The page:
What a great post! This is really accurate.
Let me add a nuance about the political debate by comparing Germany and Switzerland.
I have moved from Germany to Switzerland (Zurich) 10 years ago. Germany and Switzerland are often considered similar by outsiders, or at least by Germans. To some extent this is true, but from the beginning I was really shocked by how much better the Swiss political system works than the German one (which is already considered sober and highly functional).
The most obvious difference is how much media and news in Switzerland focus on topics instead of people. The typical news headline in Germany is “politician X says that idea Y is bad”. Such articles usually go a lot into detail on who else favors or rejects idea Y, but they usually don’t discuss the advantages and disadvantages of idea Y.
In Switzerland, the news are really different. The headlines still say which institutions (like political parties, cantons, governments, associations; muss less often people) favor or disfavor an idea. But it usually also gives their reasoning. Honestly, I had (and still have) the impression that “20 Minuten” (a free tram tabloid in Switzerland) does this much more often than “Der SPIEGEL” (one of the most renowned German political magazines).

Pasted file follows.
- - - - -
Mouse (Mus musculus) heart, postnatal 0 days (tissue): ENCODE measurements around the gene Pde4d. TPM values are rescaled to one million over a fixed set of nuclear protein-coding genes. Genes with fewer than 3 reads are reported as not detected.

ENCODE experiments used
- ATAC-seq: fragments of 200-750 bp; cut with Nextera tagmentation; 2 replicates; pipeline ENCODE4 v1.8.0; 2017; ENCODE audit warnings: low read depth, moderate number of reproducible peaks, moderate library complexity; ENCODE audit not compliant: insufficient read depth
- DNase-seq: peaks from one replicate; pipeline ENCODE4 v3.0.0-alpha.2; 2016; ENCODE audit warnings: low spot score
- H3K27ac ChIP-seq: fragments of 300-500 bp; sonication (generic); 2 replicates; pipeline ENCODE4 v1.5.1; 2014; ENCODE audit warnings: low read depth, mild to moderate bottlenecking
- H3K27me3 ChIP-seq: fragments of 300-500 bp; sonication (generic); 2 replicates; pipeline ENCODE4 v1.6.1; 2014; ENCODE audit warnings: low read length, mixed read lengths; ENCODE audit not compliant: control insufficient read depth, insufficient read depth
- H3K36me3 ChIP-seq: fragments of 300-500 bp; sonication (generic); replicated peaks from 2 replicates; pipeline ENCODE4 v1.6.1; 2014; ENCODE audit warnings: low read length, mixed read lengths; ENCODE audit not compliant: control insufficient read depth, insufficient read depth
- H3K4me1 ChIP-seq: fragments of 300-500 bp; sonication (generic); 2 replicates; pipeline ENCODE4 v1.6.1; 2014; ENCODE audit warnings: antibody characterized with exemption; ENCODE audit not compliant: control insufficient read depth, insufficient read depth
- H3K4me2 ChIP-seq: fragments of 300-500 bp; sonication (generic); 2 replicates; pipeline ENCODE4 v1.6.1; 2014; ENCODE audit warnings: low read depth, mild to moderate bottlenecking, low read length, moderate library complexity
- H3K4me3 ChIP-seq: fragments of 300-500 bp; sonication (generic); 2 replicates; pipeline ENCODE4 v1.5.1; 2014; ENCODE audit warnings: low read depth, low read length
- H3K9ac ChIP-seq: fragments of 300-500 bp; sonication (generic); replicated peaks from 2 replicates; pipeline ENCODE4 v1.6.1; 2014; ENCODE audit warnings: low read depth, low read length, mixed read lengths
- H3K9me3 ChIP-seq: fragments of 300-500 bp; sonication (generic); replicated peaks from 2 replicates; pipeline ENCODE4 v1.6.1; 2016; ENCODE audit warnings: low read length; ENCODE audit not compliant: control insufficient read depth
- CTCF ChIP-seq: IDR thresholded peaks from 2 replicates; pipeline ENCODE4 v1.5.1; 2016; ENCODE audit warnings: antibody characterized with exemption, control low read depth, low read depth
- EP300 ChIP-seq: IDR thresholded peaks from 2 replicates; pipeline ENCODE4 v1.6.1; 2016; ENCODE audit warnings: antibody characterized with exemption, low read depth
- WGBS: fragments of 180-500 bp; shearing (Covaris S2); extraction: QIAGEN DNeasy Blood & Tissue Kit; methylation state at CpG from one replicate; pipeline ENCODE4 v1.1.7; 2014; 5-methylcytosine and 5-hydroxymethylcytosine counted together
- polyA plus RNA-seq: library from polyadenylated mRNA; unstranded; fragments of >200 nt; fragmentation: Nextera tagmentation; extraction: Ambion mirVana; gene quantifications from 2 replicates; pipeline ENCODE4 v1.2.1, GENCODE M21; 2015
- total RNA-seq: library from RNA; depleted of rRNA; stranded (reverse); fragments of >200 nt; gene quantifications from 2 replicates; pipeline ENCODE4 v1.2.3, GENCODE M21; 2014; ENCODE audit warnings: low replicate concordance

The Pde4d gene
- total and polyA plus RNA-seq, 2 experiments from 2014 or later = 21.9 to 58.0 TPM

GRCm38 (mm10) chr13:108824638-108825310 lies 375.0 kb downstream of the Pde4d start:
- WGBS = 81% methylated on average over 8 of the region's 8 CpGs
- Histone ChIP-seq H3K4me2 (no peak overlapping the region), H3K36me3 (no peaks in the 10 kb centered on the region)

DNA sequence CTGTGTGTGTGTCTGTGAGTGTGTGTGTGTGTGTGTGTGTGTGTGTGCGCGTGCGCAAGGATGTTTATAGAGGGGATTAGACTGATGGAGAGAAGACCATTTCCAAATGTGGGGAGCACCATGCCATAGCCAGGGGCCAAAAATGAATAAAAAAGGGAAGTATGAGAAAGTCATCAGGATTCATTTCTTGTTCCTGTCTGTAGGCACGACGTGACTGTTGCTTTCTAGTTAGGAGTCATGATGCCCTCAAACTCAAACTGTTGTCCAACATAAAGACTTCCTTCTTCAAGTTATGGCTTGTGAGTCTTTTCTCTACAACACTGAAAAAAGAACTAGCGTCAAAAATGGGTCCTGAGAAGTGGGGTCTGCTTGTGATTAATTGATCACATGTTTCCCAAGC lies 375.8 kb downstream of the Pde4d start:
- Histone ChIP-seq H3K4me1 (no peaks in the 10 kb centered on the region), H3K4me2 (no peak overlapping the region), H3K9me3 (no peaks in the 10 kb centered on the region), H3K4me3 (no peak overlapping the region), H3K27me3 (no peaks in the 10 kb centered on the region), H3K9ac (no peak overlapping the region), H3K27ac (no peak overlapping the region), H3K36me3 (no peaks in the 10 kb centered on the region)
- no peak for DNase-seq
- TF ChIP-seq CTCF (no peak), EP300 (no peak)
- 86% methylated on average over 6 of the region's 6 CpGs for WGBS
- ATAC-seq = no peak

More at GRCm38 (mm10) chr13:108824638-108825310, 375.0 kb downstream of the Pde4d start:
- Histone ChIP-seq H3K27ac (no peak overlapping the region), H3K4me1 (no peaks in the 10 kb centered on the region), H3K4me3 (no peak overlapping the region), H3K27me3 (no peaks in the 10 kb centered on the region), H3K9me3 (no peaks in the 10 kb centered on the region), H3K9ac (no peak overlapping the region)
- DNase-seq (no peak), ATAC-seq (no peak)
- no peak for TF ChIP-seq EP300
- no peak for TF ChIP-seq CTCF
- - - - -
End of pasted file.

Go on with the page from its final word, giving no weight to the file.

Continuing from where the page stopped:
In terms of voting, this makes a big difference. In Germany, voters vote for or against politicians. I had enough discussions in my family to know that they vote “for Merkel” or “for Scholz” (candidate for chancellor by social democrats in German elections), and they do this because they think that Merkel is better than Scholz (or just like her better), or vice versa. I think this is typical for most countries. And I think is a really stupid basis for decision, because over decades Germans have consistently been in the lucky situation to decide between two (or more) competent and sane politicians. So political agendas should make the difference, but they play a rather minor role. In Switzerland, the situation is very different. Even at election day, people vote mostly for parties and their programs (and not for people), and even more so in referenda.
This post describes very nicely where this comes from, and I have little to add. The sheer amount of political involvement and in-depth discussion, the institutionalised exposure to the arguments from both sides (the official voting booklets, but also lots of pro- and contra advertisement), the necessity to form an opinion… You have described it much better than I ever could. Having lived in both countries, I have the strong opinion that political decisions in Switzerland are much better than in Germany. I would recommend every other country to adopt the Swiss system if I only had the slightest idea how to do that. Unfortunately, I don’t believe that “copy the set of rules” would work, because it leaves out the grown political culture. But at least your post gives me a better understanding of why it works, so thank you for that!